Find your strengths by shaking up old habits

Stepping outside your comfort zone (as frightening as it may be) is a catalyst for growth. Breaking from old traditions is a necessary condition when looking down the barrel of new career paths. Indeed, the career change process can even reorient your sense of personal identity. It’s an immensely emotionally tumultuous period in life.

To navigate this process, it helps to look for experiences or programs that help you to focus on the problems you want to solve through your work and to identify the personal contributions you can make to solving these problems. In short, you need to figure out what you’re good at, and how you can leverage those abilities to contribute to social change.

To that end, placing yourself in a different environment can help. A major change of setting naturally challenges previously-held perceptions – and in the social impact field, doing so can be a portal out of a myopic perception of the world. As experiential learning expert Richard Anderson put it: “Because we’re in an unfamiliar environment, we will often have our eyes wider open and simply be more open to learning.” As a result, many people discover useful skills and vital character traits they never knew they had.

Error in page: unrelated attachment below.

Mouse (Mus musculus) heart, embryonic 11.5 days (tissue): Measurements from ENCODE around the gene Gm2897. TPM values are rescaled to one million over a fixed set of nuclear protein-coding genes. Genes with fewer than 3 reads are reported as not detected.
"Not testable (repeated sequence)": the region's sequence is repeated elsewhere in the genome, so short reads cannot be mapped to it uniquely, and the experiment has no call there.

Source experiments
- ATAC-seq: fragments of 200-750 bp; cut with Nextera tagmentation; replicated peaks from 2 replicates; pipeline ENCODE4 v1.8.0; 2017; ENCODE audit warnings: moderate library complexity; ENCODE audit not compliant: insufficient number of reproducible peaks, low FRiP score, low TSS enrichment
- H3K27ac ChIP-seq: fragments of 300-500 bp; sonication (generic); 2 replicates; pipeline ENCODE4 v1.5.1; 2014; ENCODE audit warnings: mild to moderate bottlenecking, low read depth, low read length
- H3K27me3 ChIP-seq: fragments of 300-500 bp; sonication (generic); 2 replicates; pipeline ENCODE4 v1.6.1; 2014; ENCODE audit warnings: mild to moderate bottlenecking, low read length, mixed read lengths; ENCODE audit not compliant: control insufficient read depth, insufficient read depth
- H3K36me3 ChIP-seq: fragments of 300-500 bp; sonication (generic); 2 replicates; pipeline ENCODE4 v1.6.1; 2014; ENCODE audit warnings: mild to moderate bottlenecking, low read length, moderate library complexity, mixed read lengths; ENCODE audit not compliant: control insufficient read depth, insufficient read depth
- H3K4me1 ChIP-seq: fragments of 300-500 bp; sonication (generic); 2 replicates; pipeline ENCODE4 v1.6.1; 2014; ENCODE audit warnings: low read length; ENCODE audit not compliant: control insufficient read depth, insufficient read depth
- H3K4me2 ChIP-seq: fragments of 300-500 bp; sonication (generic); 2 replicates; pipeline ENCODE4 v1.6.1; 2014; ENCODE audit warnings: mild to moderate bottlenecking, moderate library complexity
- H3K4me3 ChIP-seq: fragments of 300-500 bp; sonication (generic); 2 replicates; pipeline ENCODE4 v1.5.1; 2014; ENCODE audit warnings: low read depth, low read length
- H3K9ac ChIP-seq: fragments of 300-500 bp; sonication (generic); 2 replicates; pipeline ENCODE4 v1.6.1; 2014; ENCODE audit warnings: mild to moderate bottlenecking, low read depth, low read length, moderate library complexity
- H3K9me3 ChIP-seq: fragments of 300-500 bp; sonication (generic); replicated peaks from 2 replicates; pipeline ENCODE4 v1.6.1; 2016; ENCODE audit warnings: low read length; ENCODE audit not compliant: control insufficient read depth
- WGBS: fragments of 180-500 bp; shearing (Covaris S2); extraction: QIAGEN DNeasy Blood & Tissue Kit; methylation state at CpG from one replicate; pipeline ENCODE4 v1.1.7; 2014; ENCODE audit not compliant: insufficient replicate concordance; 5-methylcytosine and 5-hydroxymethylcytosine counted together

Seek mentoring – and inspiration – from seasoned experts and organizations

Interacting with seasoned veterans in a new industry is not only a means of building connections, it is also an opportunity to acquire nuggets of knowledge from their experiences starting off in the field. That’s why it’s useful to identify these individuals and organizations and let them serve as inspirational models for the development of your own path.

This is something we’ve taken into account when designing the social impact journeys at TribesforGOOD, which are led by subject matter experts and “mentors-in-residence” who are seasoned professionals and thought leaders in their respective fields. We’ve found that working with mentors like these provides an invaluable grounding in both global and local issues and organizational processes, which can make newly minted changemakers more confident about their roles in the social sectors.

Changing your career might be frightening, but it can also be an incredibly enriching experience. Whether you do so by weighing your options within the relative comfort of your current routine, or by embarking on an experiential learning journey that can provoke new insights into your career transition, there is no time like the present to start the journey.

 

Annie Chen works on marketing and communications initiatives at TribesforGOOD.

Photo by Daniel Fuentes

 


Categories
Education, Entrepreneurship
Tags
Career development, education, social enterprise, social entrepreneur, social entrepreneurship, social impact